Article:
Traditionally, Feng Shui revolves around predicting one’s fate and leveraging on that knowledge to make the best decision (even though the decision may not look like the best at that point in time). For this reason, you will often be advised to ‘lie low’ when in a state of bad luck – and only ‘take action’ towards your goals when your good luck has returned. For example, you may be recommended to hold on to a job you do not like because there is a better chance of securing a more lucrative offer a few months later.
On the surface, this advice makes a lot of sense. But not to Emperor Qian Long, who believed that being able to change one’s fate is more valuable than simply knowing it. Thus, Imperial Feng Shui was born. While traditional Feng Shui (more commonly referred to as Classical Feng Shui today) focuses on divination, Imperial Feng Shui is seen as an ‘actionable’ and more practical form of Feng Shui. Using Imperial Feng Shui, Emperor Qian Long ruled over the Qing dynasty for 61 years – the joint-longest reign in the history of ancient China.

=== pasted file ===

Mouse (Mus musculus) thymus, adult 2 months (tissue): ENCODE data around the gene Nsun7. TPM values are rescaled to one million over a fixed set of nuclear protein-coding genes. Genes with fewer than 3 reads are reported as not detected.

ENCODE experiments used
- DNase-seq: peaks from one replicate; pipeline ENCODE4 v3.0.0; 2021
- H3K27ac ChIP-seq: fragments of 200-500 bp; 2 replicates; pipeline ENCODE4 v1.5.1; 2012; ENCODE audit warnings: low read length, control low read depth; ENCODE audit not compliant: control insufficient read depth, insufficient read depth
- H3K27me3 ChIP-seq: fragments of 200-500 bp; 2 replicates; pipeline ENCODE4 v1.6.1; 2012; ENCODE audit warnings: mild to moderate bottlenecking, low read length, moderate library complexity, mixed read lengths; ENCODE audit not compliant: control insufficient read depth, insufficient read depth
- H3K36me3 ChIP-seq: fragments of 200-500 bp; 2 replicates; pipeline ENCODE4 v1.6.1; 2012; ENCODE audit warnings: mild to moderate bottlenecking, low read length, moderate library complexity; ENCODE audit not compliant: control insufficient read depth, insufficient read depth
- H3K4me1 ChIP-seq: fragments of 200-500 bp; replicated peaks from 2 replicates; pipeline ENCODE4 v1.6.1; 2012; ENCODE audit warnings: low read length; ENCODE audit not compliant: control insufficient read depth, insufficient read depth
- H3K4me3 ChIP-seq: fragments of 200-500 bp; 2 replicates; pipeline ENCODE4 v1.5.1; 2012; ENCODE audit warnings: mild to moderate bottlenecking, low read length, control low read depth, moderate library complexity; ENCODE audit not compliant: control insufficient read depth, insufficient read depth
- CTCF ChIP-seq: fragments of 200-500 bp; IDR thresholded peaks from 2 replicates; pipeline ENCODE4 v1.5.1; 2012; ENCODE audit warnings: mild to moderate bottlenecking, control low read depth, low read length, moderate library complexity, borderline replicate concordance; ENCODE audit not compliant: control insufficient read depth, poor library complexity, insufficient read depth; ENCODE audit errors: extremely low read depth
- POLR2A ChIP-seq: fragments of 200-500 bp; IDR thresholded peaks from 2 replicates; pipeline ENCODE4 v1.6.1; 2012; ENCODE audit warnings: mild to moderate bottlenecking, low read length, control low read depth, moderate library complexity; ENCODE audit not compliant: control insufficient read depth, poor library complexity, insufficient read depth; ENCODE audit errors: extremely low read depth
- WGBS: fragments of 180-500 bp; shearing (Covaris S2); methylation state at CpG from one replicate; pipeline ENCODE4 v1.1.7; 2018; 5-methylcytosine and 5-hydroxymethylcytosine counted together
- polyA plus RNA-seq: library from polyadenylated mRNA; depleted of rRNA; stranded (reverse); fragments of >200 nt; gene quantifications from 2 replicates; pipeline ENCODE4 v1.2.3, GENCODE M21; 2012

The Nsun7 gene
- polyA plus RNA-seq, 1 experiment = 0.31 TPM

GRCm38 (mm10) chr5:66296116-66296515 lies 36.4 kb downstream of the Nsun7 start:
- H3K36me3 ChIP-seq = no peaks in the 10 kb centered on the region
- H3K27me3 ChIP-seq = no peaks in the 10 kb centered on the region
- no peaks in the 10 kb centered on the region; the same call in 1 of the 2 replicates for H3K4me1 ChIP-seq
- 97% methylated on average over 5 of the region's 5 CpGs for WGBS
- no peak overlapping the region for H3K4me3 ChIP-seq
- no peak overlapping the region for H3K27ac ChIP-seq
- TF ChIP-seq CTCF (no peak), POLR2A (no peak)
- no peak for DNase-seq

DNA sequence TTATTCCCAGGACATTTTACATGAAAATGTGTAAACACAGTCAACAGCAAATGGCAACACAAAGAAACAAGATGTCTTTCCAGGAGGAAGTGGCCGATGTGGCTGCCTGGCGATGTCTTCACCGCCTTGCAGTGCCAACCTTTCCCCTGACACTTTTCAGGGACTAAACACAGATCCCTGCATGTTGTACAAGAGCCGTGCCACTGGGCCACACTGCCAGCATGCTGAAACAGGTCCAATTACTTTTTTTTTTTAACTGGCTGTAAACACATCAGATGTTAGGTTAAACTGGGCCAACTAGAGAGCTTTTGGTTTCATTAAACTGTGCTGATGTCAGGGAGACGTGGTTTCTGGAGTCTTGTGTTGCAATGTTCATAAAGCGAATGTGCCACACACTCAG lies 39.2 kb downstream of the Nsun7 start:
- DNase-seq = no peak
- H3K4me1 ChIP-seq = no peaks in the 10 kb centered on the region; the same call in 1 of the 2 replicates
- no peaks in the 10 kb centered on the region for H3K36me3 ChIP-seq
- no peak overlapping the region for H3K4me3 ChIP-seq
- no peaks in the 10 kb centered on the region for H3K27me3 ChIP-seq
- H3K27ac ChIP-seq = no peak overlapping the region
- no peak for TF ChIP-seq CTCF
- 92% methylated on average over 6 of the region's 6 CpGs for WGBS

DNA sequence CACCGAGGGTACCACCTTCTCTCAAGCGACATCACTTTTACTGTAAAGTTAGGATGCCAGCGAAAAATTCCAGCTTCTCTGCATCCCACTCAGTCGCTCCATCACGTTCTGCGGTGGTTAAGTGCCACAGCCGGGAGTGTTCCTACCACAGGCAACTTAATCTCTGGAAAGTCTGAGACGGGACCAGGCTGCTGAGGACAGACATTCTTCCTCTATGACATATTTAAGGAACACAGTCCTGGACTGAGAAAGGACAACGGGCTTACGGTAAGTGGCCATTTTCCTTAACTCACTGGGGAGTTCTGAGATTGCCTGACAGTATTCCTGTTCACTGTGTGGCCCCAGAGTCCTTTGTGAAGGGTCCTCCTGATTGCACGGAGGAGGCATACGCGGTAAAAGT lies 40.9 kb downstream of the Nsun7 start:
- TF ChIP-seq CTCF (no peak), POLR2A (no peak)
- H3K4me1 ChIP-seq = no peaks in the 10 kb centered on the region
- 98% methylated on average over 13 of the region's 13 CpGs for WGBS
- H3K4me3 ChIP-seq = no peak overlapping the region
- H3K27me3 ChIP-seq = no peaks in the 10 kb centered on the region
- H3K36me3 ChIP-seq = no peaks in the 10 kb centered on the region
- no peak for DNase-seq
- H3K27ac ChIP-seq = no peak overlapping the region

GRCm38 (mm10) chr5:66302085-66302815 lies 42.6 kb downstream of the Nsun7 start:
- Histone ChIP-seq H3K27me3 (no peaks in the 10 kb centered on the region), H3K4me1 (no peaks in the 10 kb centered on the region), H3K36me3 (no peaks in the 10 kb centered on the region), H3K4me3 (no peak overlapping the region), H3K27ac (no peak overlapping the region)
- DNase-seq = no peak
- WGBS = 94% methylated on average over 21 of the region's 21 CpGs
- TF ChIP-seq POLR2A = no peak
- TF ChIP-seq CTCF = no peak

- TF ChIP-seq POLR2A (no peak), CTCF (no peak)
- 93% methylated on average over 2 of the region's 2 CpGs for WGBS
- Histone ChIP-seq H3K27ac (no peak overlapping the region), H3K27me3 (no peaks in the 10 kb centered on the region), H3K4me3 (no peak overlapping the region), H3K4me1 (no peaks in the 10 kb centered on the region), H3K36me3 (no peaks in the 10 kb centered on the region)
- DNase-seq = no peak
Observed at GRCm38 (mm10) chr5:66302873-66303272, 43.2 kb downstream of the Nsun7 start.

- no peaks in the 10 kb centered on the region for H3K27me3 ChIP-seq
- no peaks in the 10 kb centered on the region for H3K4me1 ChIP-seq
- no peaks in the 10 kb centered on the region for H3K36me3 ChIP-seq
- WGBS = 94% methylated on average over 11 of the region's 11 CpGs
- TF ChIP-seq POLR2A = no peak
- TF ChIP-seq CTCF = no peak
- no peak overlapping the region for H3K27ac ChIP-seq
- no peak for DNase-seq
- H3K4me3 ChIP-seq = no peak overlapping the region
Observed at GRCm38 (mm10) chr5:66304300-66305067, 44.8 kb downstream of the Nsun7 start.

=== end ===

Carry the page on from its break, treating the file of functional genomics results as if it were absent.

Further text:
Other Chinese emperors would go on and adopt Imperial Feng Shui. Instead of simply guiding their emperors’ decisions, Imperial Feng Shui masters were charged with enhancing their emperors’ statuses, power and well-being. They did so with remedies, often in the form of treasures such as jadeites and crystals, which the emperors would wear. Today, Imperial Feng Shui masters still prescribe the same royal remedies to those who wish to shape their own destinies instead of simply knowing them.
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